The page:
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Brot-Goldberg, Z., Layton, T., Vabson, B., & Wang, A. Y. (2023). The Behavioral Foundations of Default Effects: Theory and Evidence from Medicare Part D. American Economic Review, 113, 2718–2758.
We show in two natural experiments that default rules in Medicare Part D have large, persistent effects on enrollment and drug utilization of low-income beneficiaries. The implications of this phenomenon for welfare and optimal policy depend on the sensitivity of passivity to the value of the default option. Using random assignment to default options, we show that beneficiary passivity is extremely insensitive, even when enrolling in the default option would result in substantial drug consumption losses. A third natural experiment suggests that variation in active choice is driven by random transitory shocks rather than the inherent attentiveness of some beneficiaries.
Buchmann, N., Field, E., Glennerster, R., Nazneen, S., & Wang, X. Y. (2023). A Signal to End Child Marriage: Theory and Experimental Evidence from Bangladesh. American Economic Review, 113, 2645–2688.
Child marriage remains common even where female schooling and employment opportunities have grown. We experimentally evaluate a financial incentive to delay marriage alongside a girls' empowerment program in Bangladesh. While girls eligible for two years of incentive are 19 percent less likely to marry underage, the empowerment program failed to decrease adolescent marriage. We show that these results are consistent with a signaling model in which bride type is imperfectly observed but preferred types (socially conservative girls) have lower returns to delaying marriage. Consistent with our theoretical prediction, we observe substantial spillovers of the incentive on untreated nonpreferred types.
DelacrÃ©taz, D., Kominers, S. D., & Teytelboym, A. (2023). Matching Mechanisms for Refugee Resettlement. American Economic Review, 113, 2689–2717.
Current refugee resettlement processes account for neither the preferences of refugees nor the priorities of hosting communities. We introduce a new framework for matching with multidimensional knapsack constraints that captures the (possibly multidimensional) sizes of refugee families and the capacities of communities. We propose four refugee resettlement mechanisms and two solution concepts that can be used in refugee resettlement matching under various institutional and informational constraints. Our theoretical results and simulations using refugee resettlement data suggest that preference-based matching mechanisms can improve match efficiency, respect priorities of communities, and incentivize refugees to report where they would prefer to settle.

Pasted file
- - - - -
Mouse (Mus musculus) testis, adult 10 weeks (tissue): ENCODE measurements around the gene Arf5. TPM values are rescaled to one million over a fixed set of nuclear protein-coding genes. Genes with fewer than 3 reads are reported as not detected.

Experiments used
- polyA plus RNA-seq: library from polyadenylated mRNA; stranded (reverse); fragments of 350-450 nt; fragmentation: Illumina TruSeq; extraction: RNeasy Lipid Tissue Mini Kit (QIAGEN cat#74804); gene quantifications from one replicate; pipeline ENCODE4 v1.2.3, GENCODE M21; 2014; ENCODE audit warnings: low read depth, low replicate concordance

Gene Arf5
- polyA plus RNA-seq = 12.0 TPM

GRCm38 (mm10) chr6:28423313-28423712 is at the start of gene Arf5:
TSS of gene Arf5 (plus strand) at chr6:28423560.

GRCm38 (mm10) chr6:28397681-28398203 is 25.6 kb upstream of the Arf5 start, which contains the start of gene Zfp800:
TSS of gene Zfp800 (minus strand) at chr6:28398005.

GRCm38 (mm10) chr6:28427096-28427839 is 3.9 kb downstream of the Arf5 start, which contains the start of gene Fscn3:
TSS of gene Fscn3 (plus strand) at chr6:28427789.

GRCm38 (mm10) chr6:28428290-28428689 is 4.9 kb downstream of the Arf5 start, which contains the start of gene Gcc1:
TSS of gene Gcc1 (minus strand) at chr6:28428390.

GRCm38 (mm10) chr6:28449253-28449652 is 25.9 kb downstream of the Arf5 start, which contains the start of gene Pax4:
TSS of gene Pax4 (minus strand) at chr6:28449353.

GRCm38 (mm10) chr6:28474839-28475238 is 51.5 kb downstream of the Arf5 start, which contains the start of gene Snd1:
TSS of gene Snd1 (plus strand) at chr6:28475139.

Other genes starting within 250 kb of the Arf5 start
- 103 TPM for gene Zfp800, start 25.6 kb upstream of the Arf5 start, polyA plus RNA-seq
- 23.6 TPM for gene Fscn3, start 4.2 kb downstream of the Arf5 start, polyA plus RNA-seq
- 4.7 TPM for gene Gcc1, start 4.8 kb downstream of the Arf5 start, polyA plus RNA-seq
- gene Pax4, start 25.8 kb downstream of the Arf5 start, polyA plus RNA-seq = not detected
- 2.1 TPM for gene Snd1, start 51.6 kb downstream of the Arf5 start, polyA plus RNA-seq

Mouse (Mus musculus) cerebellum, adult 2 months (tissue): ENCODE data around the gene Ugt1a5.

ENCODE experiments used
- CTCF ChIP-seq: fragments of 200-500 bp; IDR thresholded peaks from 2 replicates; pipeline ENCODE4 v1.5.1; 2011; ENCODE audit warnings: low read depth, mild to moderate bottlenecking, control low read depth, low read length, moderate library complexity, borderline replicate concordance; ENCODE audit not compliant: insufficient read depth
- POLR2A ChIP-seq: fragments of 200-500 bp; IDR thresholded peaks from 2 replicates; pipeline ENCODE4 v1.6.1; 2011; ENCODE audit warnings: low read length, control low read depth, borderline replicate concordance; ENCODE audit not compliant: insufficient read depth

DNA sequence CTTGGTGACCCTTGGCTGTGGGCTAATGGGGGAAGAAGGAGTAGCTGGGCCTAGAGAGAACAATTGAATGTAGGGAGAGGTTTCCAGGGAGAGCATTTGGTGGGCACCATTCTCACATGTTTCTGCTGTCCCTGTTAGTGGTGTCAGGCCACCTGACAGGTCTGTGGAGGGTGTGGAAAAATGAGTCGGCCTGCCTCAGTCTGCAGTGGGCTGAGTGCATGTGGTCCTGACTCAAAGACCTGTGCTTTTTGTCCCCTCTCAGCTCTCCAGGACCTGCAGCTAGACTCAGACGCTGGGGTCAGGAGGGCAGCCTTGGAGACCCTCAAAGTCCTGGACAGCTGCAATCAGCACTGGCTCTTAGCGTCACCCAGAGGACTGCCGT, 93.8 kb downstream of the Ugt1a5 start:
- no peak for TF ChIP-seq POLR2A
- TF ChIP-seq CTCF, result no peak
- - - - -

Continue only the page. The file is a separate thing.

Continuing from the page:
Gershkov, A., Moldovanu, B., Strack, P., & Zhang, M. (2023). Optimal Insurance: Dual Utility, Random Losses, and Adverse Selection. American Economic Review, 113, 2581–2614.
We study a generalization of the classical monopoly insurance problem under adverse selection (see Stiglitz 1977) where we allow for a random distribution of losses, possibly correlated with the agent's risk parameter that is private information. Our model explains patterns of observed customer behavior and predicts insurance contracts most often observed in practice: these consist of menus of several deductible-premium pairs or menus of insurance with coverage limitsâ€“premium pairs. A main departure from the classical insurance literature is obtained here by endowing the agents with risk-averse preferences that can be represented by a dual utility functional (Yaari 1987).
Lashkaripour, A., & Lugovskyy, V. (2023). Profits, Scale Economies, and the Gains from Trade and Industrial Policy. American Economic Review, 113, 2759–2808.
This paper examines the efficacy of second-best trade restrictions at correcting sectoral misallocation due to scale economies or profit-generating markups. To this end, we characterize optimal trade and industrial policies in an important class of quantitative trade models with scale effects and profits, estimating the structural parameters that govern policy outcomes. Our estimates reveal that standalone trade policy measures are remarkably ineffective at correcting misallocation, even when designed optimally. Unilateral adoption of corrective industrial policies is also ineffective due to immiserizing growth effects. But industrial policies coordinated internationally via a deep agreement are more transformative than any unilateral policy alternative.